How To Treat A Dog With Cold
If your dog has a cold, the first thing you need to do is to take it to a veterinarian. While you may not need to worry too much about a mild cold, it is significant to rule out other diseases that display similar symptoms. The veterinarian will physically examine your dog, listen to its heart, check is lungs and run a series of tests to ensure your dog is not suffering from an extremely serious condition. Fecal analysis, blood work and radiographs are used to identify the cause of your dog’s symptoms, so that the best treatment can be planned for your pet. While a mild cold typically resolves on its own, kennel cough and other such infections need proper treatment protocol, including rest, cough suppressants, antibiotics, fluids and perhaps a hospital stay.
In addition to the dog’s treatment, you need to take care of it in the following ways:
- Dogs themselves know what they need to do when they are sick. They sleep more to ensure complete rest, become lethargic and eat less. Resting is perhaps the most important aspect of recuperation.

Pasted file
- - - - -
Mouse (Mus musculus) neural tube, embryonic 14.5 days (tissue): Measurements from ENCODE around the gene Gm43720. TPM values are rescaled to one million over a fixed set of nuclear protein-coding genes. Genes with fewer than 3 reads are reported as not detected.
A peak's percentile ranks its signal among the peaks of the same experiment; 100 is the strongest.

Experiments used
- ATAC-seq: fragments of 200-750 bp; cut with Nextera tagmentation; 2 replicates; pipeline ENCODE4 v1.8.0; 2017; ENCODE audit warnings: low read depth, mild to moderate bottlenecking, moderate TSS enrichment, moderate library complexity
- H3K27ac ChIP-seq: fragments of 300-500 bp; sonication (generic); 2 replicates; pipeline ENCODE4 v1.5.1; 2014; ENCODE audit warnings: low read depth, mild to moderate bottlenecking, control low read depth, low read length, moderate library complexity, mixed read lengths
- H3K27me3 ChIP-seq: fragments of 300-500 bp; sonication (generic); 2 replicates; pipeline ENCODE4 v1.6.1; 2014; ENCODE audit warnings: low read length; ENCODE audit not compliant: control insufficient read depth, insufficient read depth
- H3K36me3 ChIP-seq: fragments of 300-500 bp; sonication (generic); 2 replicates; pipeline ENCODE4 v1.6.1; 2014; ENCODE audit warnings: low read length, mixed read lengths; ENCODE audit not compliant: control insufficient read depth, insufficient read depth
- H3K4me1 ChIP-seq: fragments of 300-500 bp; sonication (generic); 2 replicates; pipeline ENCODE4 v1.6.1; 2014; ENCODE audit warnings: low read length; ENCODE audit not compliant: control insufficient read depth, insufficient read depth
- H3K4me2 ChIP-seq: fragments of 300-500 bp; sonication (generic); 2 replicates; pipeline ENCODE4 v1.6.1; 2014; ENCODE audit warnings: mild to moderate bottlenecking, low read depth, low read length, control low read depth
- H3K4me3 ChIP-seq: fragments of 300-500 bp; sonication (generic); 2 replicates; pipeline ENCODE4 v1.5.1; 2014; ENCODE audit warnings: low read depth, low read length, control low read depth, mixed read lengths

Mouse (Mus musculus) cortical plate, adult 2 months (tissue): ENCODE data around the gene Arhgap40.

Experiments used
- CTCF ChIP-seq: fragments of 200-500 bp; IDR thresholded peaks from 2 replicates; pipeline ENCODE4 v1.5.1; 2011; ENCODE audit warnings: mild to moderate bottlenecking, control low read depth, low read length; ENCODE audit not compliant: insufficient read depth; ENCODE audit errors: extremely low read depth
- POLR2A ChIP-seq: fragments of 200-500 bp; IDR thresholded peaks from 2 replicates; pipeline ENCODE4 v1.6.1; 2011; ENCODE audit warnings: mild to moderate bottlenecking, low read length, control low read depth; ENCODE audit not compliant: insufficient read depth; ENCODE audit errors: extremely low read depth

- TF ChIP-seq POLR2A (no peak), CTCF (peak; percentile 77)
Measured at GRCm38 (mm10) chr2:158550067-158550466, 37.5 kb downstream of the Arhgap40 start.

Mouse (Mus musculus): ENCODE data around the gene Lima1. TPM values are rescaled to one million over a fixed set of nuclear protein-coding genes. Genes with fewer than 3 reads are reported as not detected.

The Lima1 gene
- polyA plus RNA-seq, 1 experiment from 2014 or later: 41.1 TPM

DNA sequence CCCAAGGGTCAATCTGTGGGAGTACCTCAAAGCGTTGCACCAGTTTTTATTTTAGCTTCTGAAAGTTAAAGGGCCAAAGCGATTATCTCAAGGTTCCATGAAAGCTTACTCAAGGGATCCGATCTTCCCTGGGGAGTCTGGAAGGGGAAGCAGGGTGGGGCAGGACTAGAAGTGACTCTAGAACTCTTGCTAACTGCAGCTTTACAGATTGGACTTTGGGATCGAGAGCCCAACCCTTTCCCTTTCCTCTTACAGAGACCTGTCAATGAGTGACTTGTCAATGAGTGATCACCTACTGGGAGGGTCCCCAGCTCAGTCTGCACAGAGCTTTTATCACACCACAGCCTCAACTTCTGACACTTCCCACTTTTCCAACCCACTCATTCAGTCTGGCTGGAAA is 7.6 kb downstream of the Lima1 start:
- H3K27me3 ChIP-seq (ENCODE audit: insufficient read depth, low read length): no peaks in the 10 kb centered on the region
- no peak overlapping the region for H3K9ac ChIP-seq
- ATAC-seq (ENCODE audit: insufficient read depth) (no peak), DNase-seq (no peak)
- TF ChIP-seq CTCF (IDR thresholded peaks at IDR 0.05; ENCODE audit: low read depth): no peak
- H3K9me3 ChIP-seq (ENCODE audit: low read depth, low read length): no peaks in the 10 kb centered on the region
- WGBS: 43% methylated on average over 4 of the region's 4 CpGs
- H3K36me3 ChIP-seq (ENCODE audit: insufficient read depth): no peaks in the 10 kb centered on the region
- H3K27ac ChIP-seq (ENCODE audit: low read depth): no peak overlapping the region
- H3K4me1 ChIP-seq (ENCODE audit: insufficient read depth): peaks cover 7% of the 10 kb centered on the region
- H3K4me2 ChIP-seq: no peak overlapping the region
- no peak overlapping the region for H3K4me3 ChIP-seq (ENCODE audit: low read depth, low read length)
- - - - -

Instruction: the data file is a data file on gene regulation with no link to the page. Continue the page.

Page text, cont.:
- Make it comfortable by giving it warm blankets and bedding.
- Give it access to lots of fresh water.
- It may want to eat less, but encourage her to eat sufficient food for the required energy.
- If its nose and eyes are running, gently dab them with a cotton ball or soft piece of cloth.
- Give it immediate treatment if its eyes or nose discharge is green or yellow, as it indicates an infection.
- Consult a veterinarian immediately if your dog is not eating or drinking, if it is vomiting, or it is having diarrhea.
- If your dog has a pushed-in face, like that of a bulldog, Pekinese or pug, then it must be prone to develop respiratory issues due to the anatomy of their face. If you have such dog, then take it to the vet immediately if it develops a cold or flu.
How to prevent colds in dogs
Unfortunately, there are no vaccines for common cold in dogs, just like there are no vaccines for the cold in humans too. However, there are vaccines for some cold-like symptoms. You can keep your dog updated with vaccines for kennel cold, canine influenza and distemper to rule out possibilities of these serious diseases. Keep checking for outbreaks in your locality and avoid taking your dog out during these periods.